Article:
The Daily Prompt for today inspired me to break my bad case of writer’s block and get to work commenting on the question: what would I do if I could unlock the 90% of my brain that is closed, according to experts in the field that claim we humans only use about 10% of our brain capacity.
This is a thought that I have actually spent a lot of time thinking about. Half-joking, I maintain that my forgetfulness and absent-mindedness in recent months or years has been due to my brain becoming “full,” and making room by ejecting extraneous information out of my 80-year-old brain. My doctor assures me that my brain is fine, and in no danger of serious brain malfunctions any time soon. But truth be known, certain occurrences worry my writer’s brain.
The thing that bothers me the most is when I cannot think of a word, or a precise word, in the middle of a sentence. I am a fast typist, and have always been a writer, and often the words that I needed just seemed to flow from my fingers through my keyboard. Often I have found that in reading or proof-reading my own words, at times the product has seemed foreign to me–as if written by someone else.
This feeling of detachment from my work, a news article or university student paper, has flowed from somewhere in the brain reservoir. A couple of years I tackled the NaNoWriMo project November Novel Writing Month, in which participants spend the month of November writing a 60,000 word novel. The rules are fairly flexible, except that it is supposed to be an original piece of work that is not a work in progress.
I did not complete the novel that I was working on. However, I did follow the rules of sitting down at my keyboard and writing…no plot, no characters, not even an outline. Although those were not specifically forbidden. My goal was to see if I could do it. In a long stream of consciousness, in which there was no stopping for correcting typos or looking up information or spelling…or even reading it over for cohesive continuity and fact-checking. The thing is to just try to allow the novel to unfold–completely without a plan.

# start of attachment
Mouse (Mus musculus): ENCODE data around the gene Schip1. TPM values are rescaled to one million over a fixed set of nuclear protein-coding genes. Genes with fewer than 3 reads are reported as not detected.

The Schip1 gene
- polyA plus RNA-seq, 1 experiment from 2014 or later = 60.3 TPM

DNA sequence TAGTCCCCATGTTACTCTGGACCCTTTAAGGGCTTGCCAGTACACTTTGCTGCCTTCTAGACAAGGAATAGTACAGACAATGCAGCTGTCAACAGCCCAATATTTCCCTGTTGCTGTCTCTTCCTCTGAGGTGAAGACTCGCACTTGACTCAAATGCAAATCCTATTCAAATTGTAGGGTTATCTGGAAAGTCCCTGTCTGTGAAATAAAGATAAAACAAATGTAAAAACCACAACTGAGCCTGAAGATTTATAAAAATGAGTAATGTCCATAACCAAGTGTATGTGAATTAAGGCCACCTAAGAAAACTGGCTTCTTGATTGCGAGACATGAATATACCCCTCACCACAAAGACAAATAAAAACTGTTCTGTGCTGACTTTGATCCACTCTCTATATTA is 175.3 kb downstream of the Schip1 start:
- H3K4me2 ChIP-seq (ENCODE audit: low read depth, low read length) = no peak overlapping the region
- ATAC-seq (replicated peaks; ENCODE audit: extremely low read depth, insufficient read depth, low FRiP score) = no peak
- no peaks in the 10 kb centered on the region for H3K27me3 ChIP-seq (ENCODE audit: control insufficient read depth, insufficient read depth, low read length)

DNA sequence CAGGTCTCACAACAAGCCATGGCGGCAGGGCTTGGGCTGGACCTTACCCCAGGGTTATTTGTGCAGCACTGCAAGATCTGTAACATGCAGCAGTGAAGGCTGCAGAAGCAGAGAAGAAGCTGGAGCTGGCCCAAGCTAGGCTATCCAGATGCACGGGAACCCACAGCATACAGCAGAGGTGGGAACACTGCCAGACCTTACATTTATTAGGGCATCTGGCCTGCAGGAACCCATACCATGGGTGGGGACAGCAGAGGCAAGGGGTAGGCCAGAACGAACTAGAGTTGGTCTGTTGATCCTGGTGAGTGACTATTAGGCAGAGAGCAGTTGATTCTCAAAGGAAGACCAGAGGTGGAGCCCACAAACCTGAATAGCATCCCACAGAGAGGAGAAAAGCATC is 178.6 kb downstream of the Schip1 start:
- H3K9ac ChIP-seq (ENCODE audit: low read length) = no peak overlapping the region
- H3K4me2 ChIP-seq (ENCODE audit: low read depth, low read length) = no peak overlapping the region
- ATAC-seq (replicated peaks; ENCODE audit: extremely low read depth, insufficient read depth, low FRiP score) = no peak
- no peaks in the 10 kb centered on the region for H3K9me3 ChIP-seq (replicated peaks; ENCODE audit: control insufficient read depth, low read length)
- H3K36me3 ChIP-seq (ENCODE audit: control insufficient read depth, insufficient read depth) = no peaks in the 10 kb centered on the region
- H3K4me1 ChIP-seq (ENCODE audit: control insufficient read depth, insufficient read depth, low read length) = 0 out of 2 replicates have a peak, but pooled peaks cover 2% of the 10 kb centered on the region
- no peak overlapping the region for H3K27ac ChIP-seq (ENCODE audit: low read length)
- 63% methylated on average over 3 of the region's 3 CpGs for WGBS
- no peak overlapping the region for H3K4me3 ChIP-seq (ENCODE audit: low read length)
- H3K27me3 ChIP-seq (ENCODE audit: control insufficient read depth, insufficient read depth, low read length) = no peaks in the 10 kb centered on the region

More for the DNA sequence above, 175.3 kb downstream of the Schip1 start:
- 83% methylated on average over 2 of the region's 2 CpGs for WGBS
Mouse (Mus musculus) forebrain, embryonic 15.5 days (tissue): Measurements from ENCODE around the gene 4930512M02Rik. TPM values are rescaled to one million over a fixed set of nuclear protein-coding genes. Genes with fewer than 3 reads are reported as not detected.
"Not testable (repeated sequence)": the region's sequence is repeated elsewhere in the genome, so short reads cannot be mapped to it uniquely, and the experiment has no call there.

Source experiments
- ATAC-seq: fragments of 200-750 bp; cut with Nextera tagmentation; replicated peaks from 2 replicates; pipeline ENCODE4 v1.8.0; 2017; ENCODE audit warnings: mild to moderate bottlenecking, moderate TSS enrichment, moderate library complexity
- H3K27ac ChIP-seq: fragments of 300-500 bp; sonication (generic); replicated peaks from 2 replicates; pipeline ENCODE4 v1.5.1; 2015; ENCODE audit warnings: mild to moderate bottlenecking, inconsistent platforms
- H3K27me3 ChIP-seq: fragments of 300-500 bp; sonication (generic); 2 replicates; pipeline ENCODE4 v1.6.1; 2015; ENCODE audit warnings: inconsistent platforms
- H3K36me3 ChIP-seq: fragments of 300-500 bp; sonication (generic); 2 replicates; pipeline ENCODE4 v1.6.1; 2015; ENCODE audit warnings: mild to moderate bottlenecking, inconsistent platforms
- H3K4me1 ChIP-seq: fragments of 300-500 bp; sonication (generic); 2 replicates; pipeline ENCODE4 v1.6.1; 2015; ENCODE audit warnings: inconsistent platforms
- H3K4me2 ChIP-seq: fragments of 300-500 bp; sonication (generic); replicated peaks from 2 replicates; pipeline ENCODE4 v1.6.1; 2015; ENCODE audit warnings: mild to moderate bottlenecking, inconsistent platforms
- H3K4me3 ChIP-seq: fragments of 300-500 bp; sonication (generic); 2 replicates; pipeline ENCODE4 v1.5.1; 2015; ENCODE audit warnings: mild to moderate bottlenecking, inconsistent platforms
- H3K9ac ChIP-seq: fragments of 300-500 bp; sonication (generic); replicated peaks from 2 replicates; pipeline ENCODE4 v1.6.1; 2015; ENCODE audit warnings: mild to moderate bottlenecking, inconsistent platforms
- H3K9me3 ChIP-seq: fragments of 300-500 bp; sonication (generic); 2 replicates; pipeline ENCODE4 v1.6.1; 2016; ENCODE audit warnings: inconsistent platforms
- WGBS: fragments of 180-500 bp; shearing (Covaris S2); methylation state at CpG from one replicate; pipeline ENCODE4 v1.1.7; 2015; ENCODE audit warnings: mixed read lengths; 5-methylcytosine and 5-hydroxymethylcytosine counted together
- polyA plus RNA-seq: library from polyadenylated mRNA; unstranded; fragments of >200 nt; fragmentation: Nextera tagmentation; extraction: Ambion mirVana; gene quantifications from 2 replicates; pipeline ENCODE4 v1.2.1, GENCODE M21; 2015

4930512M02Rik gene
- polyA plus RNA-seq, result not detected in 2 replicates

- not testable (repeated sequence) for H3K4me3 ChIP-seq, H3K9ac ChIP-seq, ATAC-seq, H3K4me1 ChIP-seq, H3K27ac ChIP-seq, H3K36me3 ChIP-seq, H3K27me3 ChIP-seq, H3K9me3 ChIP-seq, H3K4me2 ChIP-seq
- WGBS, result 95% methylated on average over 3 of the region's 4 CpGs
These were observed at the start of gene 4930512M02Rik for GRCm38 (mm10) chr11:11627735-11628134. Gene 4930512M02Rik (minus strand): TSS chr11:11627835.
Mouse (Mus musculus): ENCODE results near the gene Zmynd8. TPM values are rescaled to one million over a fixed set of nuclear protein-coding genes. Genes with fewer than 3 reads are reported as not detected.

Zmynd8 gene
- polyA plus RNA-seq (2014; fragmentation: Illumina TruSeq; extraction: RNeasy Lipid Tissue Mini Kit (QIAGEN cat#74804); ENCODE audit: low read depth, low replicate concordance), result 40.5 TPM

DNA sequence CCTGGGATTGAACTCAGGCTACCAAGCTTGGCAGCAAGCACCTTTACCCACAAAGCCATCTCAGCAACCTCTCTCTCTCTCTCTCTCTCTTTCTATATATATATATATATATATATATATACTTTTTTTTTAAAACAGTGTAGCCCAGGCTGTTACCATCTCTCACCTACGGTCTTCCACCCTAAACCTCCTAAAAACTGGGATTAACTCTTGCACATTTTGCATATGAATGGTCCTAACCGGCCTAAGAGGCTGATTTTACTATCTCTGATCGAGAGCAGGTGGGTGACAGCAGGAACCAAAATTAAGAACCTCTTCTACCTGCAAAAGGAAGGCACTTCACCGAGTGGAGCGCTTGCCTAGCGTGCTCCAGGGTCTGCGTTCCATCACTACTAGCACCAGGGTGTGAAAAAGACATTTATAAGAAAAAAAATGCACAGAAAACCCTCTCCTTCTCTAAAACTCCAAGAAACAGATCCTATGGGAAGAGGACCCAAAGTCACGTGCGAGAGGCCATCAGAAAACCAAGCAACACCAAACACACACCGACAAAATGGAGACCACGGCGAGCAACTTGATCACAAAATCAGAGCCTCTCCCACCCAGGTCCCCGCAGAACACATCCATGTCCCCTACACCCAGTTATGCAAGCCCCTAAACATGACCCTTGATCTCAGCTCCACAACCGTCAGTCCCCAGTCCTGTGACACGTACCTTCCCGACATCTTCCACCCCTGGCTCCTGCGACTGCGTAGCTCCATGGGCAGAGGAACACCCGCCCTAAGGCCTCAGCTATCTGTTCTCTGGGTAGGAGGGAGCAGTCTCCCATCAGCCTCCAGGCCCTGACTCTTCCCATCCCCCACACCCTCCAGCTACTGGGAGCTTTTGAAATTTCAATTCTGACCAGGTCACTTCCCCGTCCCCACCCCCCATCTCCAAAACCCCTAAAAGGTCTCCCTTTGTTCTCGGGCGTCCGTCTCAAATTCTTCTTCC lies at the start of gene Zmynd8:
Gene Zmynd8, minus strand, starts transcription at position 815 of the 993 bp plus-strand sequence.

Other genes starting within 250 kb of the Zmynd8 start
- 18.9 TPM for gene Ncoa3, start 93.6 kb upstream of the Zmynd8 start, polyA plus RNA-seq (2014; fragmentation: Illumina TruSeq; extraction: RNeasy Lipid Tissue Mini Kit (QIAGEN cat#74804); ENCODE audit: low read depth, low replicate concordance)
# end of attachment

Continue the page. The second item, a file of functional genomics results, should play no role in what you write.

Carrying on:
The amazing thing is that the free-form writing system actually saw characters walking onto the copy paper canvas, with story lines developing along the way. As the work proceeded the idea came to me that my novel could be based on my unfinished doctoral dissertation, which did in fact provide a framework of a plot.
The point of all this is that my half-finished novel grew out of information that had been stored in my brain. When it came to a blank-out when it was needed to name a new character, or a town, I used a series of place-holding dots or dashes, parentheses and little notes to self: “…is this location desert or island?” filled gaps both in the story that was unfolding and the breaks of continuity. The point of the “notes” is to provide clues for rewriting the piece later–such as remembering a character’s name.
In the event that suddenly a flash of insight or mechanical breakthrough opened the doors to the vast empty space of unused brain matter, what would I do with it?
Assuming that material such as that which surfaced during the free-writing exercise was stored in the active ten percent of brain capacity–and the consideration of the other 90% which presumeably was blocked off to my consciousness, I would move chunks of information out of the Active storage and into shiny new areas with plenty of room. This theoretical new space in my mind’s eye appears like a well-lit library of rows and rows of filing cabinets-crammed with folders of information.
Wow! Such a scenario would certainly require one heck of a comprehensive zip file!